How Laverne Cox Channeled Heartbreaking Human Experiences Into an Emmy-Nominated Performance
By Stacy Lambe
There are two distinct titles Laverne Cox wears at all
times -- actress and advocate. And more often than not, she embodies both as one
of the most prominent transgender figures in pop culture today.
“There are certain days where I just want to have fun and be
an actress,” Cox says during a conversation with ETonline at the Warwick New York Hotel to
promote her supporting role in the new Oscar-bait drama, Grandma, starring Lily Tomlin. “I've certainly had those moments.”
At the center of what Time dubbed in 2014 as “the transgender tipping point” -- with Cox on the cover -- the
actress feels a responsibility to talk about the issues affecting her
community. But seven years ago, this would-be trailblazer may have been happy
to talk about anything when she lived life on the fringe as a struggling
actress who turned to reality TV for exposure.
“It was an opportunity for visibility,” Cox says of the 2008
VH1 reality competition, I Want to Work
for Diddy, which saw her compete for a coveted job as Sean Combs’ assistant. However, having studied acting and dancing at Marymount Manhattan College and appearing in two independent short films, not everyone thought it was a smart move. “My
brother -- I love him so much -- was like, ‘You’re a serious actress, you shouldn’t
do reality -- no one will take you seriously.’”
Despite the reservations of her twin brother and performer,
M. Lamar, Cox knew it would open doors for her. What she didn’t expect was to
think about the big picture. “If I just stayed in the realm of acting, I
wouldn't have thought about myself as a brand,” she says. “I'm now aware and
cognizant of myself outside of that.”
While the reality show didn’t catapult her to the top, it
did lead to more opportunities, including the little-watched VH1 reality show, TRANSform Me (“It was a flop”), which
coincided with small acting gigs on the Law
& Order franchise and HBO’s Bored
to Death. However, it wasn’t until 2010 when she found acting coach Brad
Calcaterra, who founded Act Out for LGBT actors, did her career take shape.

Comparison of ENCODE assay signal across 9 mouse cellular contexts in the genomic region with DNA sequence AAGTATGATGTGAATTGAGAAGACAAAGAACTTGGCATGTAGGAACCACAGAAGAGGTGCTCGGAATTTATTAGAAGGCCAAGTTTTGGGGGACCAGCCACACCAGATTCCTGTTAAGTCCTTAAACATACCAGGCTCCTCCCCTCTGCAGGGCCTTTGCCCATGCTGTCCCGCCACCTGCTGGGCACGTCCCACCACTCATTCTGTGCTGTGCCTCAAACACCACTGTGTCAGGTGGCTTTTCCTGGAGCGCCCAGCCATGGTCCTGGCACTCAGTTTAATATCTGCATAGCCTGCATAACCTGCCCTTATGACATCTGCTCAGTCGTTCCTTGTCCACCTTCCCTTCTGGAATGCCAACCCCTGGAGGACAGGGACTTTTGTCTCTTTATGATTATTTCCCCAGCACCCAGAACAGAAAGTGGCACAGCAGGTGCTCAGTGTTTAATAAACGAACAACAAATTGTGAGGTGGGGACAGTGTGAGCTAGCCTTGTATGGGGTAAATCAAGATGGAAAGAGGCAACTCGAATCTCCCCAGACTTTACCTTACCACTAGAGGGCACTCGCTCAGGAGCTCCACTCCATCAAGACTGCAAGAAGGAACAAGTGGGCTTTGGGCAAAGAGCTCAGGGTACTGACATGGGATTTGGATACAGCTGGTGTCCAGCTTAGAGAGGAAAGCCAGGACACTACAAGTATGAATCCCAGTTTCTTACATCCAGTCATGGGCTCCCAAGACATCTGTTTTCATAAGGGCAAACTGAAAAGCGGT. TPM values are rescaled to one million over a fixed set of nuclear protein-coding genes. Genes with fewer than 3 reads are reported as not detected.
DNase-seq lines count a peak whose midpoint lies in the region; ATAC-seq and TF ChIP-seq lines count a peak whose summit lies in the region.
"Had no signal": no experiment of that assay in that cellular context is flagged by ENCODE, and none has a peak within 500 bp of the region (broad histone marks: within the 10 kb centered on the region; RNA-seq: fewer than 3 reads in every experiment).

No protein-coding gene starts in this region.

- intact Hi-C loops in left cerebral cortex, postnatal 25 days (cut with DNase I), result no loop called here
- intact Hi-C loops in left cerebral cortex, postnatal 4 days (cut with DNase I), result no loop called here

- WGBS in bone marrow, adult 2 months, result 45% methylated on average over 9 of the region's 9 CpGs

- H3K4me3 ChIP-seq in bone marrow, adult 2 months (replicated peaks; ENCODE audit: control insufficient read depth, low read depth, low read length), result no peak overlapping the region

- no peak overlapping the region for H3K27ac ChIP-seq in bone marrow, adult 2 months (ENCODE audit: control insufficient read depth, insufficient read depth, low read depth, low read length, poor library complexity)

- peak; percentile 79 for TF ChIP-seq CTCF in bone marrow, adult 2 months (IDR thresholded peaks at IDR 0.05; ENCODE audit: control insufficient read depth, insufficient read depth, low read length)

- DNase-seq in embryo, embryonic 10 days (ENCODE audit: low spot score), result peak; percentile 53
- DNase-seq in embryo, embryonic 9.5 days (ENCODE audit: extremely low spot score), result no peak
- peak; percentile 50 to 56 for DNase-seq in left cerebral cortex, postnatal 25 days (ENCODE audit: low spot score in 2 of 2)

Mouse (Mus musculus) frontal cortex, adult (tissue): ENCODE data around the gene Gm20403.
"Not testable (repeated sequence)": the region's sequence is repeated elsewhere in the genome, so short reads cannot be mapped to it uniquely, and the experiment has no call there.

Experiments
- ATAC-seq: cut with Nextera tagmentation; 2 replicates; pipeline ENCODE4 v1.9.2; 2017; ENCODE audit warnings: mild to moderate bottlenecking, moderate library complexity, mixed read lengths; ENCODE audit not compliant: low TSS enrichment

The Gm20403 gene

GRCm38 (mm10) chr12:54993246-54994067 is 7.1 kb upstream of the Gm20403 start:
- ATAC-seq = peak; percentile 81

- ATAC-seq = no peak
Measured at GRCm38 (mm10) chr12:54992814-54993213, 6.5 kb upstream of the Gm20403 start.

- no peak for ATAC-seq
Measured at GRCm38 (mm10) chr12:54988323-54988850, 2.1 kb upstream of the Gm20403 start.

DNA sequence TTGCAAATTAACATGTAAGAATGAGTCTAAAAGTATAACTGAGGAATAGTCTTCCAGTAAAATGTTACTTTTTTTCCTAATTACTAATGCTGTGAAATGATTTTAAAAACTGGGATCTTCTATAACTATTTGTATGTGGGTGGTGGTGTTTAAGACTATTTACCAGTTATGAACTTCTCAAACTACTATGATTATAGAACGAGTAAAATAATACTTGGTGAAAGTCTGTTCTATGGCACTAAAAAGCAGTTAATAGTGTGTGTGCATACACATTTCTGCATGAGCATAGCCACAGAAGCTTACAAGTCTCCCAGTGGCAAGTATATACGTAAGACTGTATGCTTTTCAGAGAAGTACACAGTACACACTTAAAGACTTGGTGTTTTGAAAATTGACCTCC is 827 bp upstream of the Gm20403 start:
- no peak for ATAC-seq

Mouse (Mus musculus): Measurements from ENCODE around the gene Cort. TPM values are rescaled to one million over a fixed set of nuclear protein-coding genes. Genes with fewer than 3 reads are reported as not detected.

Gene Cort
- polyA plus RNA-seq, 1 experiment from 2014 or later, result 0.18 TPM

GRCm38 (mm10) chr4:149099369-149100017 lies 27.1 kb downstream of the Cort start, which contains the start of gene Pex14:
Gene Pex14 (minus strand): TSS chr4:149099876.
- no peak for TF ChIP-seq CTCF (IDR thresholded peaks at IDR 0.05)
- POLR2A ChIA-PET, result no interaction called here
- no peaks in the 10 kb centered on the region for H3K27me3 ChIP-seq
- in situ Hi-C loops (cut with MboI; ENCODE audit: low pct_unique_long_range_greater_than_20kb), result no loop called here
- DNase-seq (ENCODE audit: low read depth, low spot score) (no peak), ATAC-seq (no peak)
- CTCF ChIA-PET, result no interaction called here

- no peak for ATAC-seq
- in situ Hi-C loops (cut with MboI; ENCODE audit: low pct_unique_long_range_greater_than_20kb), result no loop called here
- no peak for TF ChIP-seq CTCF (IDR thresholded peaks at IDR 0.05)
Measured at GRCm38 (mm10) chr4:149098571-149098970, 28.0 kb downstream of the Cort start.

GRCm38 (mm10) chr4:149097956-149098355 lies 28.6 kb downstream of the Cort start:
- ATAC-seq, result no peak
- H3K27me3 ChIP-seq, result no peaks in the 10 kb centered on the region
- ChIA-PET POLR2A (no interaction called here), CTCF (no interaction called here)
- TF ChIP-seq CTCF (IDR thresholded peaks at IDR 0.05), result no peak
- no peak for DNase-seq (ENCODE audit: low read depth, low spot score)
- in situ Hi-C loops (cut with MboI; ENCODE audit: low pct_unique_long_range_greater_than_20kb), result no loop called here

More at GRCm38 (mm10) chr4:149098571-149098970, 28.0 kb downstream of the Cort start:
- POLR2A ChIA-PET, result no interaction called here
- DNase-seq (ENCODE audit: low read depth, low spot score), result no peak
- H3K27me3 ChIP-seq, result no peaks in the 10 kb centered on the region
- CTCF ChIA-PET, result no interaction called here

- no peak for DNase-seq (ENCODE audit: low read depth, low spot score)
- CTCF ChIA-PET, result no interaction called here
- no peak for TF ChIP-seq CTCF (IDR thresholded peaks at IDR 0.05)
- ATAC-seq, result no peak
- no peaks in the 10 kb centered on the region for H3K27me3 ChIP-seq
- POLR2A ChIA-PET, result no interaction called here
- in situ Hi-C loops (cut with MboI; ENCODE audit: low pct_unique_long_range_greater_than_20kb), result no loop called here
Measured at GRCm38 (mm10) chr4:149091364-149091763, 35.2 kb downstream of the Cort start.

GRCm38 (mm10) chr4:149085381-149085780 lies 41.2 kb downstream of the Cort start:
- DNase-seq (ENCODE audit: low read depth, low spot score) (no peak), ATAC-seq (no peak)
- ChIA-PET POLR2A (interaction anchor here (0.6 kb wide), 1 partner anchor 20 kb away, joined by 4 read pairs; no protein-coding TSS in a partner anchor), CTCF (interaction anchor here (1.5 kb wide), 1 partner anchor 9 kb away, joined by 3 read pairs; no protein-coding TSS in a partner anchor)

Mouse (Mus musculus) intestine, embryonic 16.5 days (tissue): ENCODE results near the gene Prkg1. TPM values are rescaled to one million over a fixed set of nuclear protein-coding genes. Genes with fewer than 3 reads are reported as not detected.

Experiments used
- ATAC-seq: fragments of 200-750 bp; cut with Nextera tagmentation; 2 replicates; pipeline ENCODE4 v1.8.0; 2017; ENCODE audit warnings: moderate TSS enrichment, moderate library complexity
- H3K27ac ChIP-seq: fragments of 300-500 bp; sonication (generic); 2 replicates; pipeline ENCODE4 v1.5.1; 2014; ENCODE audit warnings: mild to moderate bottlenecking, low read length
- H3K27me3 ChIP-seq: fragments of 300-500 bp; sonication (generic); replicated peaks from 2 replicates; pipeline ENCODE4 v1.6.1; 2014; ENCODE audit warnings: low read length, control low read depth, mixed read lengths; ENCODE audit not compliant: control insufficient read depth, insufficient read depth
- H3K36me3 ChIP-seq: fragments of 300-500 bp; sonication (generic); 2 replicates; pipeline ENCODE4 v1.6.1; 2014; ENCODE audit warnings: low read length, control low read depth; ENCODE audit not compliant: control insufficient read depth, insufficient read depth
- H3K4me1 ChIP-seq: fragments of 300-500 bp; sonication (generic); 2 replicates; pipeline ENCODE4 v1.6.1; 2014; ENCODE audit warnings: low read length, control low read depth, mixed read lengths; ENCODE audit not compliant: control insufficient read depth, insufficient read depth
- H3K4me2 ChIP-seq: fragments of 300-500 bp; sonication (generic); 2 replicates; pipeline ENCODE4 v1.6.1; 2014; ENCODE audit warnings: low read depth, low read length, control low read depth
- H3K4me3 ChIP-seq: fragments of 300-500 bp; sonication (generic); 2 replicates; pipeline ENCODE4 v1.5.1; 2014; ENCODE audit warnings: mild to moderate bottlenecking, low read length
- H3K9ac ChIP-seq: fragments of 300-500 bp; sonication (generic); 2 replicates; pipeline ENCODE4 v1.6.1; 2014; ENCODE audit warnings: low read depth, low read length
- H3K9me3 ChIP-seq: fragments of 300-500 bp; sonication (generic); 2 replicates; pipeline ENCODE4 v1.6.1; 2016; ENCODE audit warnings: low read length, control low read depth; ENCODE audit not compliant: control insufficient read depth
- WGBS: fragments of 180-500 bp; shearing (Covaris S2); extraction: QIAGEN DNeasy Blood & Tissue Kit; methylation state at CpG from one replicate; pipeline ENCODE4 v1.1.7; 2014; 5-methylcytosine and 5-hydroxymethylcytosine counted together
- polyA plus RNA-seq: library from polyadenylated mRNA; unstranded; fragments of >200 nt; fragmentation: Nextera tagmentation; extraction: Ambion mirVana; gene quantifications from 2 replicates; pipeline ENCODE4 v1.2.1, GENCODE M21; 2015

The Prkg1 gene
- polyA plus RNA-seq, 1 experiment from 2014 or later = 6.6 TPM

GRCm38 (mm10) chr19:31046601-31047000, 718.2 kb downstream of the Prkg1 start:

“The work was so transformative,” Cox says of the weekly acting class, which
also included fellow actress Jamie Clayton (Netflix’s Sense8).
Bolstered by confidence, Cox picked up more work with roles
in a number of independent films -- including Musical
Chairs, which later aired on HBO -- and her most prominent role as Sophia
Burset on OITNB.
Sophia, a transgender woman and mother who keeps her place
in the prison’s delicate ecosystem by running a hair salon, earned her a Primetime Emmy nomination -- the first for a transgender actor -- in season one. Season three, which premiered on June 11, saw Cox showcase a more vulnerable
side as her character was brutally attacked by other prisoners. It was a tragic
moment that became larger than her acting.
“It was my job to surrender to that as much as I could,” Cox
says, citing Free CeCe -- a documentary
about an incarcerated transgender woman, CeCe McDonald -- that the actress was
also shooting at the time. “Lately, I've been thinking of acting as channeling,
allowing myself to be a vessel for human experience, emotion, flaws, and
circumstance. I wanted to be a vessel for the experiences so many women have in
prison and with violence.”
It’s too early to tell if the performance will garner Cox more Emmy attention, but her role of Sophia has gone a long way to further TV’s
portrayals of transgender characters, which has prominently included sex
workers, which Cox has also played. Her part will find a place in pop culture
history as the second major TV role for a transgender character following
Candis Cayne’s breakout role on ABC’s Dirty
Sexy Money in 2007.
As she’s earned her place in Hollywood with a pantheon of
roles, including guest appearances on MTV’s Faking
It and The Mindy Project, Cox has
become one of the most reliable voices for transgender issues. “I don't feel
like I always need to have that hat on, but there are moments where it just
comes up,” she says. In addition to her scripted roles, her most other notable
TV appearance was swiftly shutting down Katie Couric’s invasive (and
misinformed) questions about transgender people.
Cox has expanded her reach off-screen by walking the runway during
New York Fashion Week for the American Heart Association, appearing on the covers
for Essence and Entertainment Weekly, and being named one of Time’s Most Influential People of 2015. She’s also earned accolades
from the LGBT community, with honors from Logo’s Trailblazers, the Out 100, and GLAAD Media Awards.
Over the past six months, Cox has become increasingly vocal about the spike in murders of transgender women of color -- and its lack of mainstream media attention. She even used her appearance on Good Morning America -- one day after our conversation -- to declare a transgender state of emergency. “Your life should not be in danger simply for being who you are,” Cox firmly told Robin Roberts. (She also asked us to link to her Instagram posts.)
Cox has handled the mantle with strength and
grace -- apparently unburdened by the responsibility that so many actors aren’t
forced to shoulder. Unlike activists Janet Mock and Jennifer Finney Boylan, or
Clayton, who refuses to be labeled a transgender actress, Cox sits at the
epicenter of the transgender zeitgeist. Not even Caitlyn Jenner -- who, despite
her prominence after coming out as a transgender woman, has seen ratings slip
for her docu-series, I Am Cait -- can
“This is who I am and this is what I want to focus on,” she
says. For now, the platform of trans icon belongs solely to Cox.
Grandma is now in theaters and Orange Is the New Black is streaming on Netflix.